We still get a vast selection of shows from the USA for prime-time television (if not the majority still being from the USA). However, it would be nice to be able and go see all the places and enjoy all the things we saw (of the USA) and continue to see without having to worry about visas, breaching immigration guidelines, etc. We are virtually the same people here, and your friends to the end. So how about we end these artificial things called borders between the USA and Australia and just say that we all have two homes, one in the Northern Hemisphere and one in the Southern Hemisphere. What a wonderful world that would be. Canada can come with us too.
* * *
The difficult (but not impossible) task of bringing Australia into a Union, with respect to the political and cultural issues involved, is a little more complex. Let's talk a little about this.
In Australia, political and cultural issues seem to cross-pollinate all the time, and many times it is very difficult to isolate just exactly which is which. Australia, unlike the USA, is a much politicized society.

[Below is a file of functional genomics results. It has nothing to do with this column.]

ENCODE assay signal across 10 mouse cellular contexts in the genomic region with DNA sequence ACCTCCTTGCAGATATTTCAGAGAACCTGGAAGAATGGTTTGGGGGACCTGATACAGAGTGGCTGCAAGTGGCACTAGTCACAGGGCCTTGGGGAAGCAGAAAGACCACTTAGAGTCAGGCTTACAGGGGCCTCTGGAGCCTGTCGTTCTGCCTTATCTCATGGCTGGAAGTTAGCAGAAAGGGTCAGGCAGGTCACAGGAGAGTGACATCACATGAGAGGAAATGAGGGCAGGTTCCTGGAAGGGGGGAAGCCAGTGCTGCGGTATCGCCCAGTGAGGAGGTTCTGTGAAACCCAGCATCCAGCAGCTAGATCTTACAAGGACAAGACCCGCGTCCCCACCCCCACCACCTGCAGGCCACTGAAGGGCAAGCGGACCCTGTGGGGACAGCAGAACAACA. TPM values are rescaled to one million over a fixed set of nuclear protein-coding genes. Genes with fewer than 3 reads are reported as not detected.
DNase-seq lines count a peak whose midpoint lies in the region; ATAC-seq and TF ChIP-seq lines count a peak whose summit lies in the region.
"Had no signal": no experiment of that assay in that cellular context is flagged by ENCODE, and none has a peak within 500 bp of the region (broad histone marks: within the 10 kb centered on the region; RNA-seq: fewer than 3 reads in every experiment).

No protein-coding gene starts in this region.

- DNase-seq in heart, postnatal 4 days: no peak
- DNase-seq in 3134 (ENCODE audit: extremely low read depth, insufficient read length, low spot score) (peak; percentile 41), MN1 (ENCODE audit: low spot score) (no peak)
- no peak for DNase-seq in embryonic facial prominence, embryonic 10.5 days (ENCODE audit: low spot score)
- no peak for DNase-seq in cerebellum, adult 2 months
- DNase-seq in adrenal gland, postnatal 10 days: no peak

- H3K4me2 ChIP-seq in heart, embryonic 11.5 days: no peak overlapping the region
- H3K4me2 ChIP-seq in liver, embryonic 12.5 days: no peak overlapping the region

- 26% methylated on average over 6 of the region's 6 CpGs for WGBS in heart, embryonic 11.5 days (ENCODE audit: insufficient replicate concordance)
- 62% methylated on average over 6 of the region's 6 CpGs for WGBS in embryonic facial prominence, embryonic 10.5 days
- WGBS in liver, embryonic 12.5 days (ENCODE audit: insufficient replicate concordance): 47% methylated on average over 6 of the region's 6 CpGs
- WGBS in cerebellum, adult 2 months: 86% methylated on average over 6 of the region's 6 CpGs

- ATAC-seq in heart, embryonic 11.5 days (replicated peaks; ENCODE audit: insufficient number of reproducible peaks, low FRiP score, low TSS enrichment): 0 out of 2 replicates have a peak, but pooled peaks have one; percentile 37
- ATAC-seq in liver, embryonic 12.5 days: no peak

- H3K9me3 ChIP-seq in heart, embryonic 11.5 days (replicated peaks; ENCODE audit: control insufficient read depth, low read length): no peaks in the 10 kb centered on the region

As it is mandatory by law to vote, everyone has a chance to think about the whole political process and how it is going to affect them. Voting is mandatory at both the Federal and State levels and subject to fines if one does not vote.
Although the term for a Government to rule is set at 4 years, in Australia this is a maximum rather than any mandatory set period. In Australia it is common for early elections to be called after as early as 2˝ years (or even less). This throws a huge spanner [wrench] into all the workings. Just imagine what this would do if it was in force in the USA. However, it does seem to work here as it keeps everyone on their toes, although there is pressure at the moment to have a 4-year set term, for obvious reasons of financial and economic stability. It is always an unknown how the international money markets will react to an early election.